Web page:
During Keats’ stay in Teignmouth he appears to have been on an emotional journey which is reflected in the cycle of five poems he wrote whilst here. His final piece of ‘Teignmouth Verse’ was included in a letter he wrote to his friend John Hamilton Reynolds on 25th March 1818. He seemed in a blacker mood, dwelling on the prospect of his brother’s death and brooding intensely on the brutality of earthly life. The poem is quite lengthy and written in rhyming couplets; the extract here is the section which particularly seems to contain references to Teignmouth:
Keats most probably refers to Teignmouth sea front with its distinctive plane of “flat brown sand” and customarily docile wave line “untumultuous fringe of silver foam”.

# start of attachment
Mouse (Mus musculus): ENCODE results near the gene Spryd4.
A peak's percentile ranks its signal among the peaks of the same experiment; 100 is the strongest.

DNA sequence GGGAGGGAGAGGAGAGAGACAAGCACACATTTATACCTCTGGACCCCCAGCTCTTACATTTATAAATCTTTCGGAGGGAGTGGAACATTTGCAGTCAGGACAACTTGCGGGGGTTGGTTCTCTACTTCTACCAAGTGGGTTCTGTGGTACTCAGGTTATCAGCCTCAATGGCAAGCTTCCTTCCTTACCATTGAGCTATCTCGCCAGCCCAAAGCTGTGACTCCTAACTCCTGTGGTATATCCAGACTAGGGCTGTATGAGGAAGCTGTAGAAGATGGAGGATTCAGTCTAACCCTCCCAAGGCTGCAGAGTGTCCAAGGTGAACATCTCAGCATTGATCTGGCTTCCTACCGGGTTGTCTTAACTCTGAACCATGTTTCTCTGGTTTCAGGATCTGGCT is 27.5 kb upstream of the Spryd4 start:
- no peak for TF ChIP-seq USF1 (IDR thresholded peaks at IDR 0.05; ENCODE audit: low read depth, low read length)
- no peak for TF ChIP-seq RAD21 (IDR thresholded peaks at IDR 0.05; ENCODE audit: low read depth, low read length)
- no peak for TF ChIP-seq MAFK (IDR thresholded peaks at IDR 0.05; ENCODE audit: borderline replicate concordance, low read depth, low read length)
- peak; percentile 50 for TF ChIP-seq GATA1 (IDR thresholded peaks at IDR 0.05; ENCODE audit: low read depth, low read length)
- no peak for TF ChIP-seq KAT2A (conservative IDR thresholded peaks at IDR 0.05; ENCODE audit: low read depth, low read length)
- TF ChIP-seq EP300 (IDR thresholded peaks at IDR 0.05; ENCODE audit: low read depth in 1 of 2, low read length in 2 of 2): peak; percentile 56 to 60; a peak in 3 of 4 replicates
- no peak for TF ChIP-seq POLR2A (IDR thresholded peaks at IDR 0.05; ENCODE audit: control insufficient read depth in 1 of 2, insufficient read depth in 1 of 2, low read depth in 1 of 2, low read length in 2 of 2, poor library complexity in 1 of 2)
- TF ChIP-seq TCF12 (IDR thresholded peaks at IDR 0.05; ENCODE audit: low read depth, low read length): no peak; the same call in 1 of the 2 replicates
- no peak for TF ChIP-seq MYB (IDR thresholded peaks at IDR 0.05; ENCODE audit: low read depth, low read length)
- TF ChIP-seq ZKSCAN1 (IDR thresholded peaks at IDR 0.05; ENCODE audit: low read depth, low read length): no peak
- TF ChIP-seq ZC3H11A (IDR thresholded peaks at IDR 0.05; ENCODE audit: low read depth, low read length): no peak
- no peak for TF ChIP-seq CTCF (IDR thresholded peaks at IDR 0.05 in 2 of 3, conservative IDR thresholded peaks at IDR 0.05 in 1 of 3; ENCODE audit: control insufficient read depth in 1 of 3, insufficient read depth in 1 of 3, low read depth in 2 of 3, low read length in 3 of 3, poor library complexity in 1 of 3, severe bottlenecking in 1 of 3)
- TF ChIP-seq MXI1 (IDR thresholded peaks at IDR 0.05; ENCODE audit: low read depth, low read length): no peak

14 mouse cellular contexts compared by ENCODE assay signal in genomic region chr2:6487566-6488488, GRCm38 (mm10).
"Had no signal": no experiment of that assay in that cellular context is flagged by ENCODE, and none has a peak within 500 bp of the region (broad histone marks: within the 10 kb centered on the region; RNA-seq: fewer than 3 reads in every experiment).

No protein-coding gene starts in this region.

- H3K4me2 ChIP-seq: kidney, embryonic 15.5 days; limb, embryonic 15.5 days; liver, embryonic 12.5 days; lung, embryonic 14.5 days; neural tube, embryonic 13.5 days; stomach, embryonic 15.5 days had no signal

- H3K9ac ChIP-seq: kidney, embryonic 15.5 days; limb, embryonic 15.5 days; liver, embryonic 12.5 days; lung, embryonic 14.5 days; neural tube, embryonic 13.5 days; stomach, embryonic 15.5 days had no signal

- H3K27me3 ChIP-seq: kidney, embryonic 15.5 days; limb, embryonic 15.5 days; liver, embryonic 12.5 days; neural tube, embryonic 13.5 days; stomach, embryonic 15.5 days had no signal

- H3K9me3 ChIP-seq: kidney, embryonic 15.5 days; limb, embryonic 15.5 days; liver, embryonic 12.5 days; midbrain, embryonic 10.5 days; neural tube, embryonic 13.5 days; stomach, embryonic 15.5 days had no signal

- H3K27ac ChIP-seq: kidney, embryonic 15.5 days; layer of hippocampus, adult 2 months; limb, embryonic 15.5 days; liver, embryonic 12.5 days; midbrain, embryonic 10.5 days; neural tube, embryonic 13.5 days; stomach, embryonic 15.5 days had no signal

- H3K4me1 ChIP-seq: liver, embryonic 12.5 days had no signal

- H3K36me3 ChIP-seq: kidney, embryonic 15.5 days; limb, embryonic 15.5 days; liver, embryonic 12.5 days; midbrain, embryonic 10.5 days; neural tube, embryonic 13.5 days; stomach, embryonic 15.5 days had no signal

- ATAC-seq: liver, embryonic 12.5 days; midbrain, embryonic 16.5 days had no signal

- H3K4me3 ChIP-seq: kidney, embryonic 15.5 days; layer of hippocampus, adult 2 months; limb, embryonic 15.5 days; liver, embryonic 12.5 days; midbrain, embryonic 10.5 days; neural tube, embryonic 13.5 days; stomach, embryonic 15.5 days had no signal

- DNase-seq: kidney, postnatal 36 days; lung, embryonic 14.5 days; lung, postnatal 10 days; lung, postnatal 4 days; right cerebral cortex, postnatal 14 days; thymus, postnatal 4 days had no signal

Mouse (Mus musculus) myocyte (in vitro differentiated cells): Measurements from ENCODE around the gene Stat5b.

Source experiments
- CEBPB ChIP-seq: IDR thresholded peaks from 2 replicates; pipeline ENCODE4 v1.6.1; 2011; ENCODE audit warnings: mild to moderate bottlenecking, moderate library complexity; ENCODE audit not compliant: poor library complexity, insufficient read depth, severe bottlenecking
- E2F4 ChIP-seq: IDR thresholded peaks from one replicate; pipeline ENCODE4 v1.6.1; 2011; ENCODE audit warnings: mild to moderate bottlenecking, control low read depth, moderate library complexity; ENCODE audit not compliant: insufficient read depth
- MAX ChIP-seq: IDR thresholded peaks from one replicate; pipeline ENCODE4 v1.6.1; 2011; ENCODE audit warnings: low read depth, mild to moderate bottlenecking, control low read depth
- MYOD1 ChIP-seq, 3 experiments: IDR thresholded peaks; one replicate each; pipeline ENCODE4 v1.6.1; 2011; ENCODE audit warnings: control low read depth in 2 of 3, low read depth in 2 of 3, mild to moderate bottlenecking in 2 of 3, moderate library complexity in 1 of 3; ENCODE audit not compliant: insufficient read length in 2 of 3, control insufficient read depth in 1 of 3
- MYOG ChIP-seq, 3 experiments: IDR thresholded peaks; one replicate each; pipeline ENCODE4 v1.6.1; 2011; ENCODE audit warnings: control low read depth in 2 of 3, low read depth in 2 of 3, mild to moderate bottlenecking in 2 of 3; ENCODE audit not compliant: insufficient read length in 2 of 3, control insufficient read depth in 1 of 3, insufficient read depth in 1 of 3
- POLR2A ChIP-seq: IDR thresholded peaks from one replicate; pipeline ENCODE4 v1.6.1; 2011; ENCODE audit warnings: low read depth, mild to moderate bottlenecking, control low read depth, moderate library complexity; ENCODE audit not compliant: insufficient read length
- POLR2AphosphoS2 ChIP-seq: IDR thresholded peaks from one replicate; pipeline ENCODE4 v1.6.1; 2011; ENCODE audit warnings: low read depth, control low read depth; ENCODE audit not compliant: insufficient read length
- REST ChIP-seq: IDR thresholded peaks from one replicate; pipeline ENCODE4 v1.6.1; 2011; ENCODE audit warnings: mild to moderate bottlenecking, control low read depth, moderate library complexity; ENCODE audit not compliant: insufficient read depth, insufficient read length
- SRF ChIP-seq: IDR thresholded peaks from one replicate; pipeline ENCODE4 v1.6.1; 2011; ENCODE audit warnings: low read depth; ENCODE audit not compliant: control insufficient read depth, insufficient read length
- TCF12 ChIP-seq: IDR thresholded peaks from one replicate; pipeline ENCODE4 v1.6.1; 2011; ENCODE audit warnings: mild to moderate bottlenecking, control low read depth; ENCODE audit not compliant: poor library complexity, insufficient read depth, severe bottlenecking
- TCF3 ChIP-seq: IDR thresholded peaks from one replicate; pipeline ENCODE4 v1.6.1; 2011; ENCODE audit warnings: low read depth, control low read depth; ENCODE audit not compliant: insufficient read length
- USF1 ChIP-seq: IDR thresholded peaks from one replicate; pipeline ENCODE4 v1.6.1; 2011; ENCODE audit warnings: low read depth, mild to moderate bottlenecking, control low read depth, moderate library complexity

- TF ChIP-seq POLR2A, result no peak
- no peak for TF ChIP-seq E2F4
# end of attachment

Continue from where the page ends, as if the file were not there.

Is the ‘lampit rock’ a reference to the china clay produced higher up the Teign estuary? Lampit is of Anglo Saxon origin, and is a topographical name for someone who lived near a clay pit or loam pit. The derivation is from the Middle English “lampit”, from the Olde English pre 7th century “lam”, loam, clay, with “pytt”, pit, hollow.
The periwinkle and wild strawberry would have been in flower whilst Keats was in Teignmouth.
His references to destruction, savage prey, horrid moods reflect all those unremitting forces of life and death that he now perceived predating on his brother, Tom, and perhaps on himself. He had this view of the unrelenting carnivorous train that defined existence and non-existence–and all of it viewed tremulously from the placid vantage point of Teignmouth beach.
Commentary extracted partially from: Ideas Of Landscape In John Keats’ Teignmouth (Source: the free library.com)
Want to know more? See the transcript of Keats letter to Reynolds at the Gutenberg Project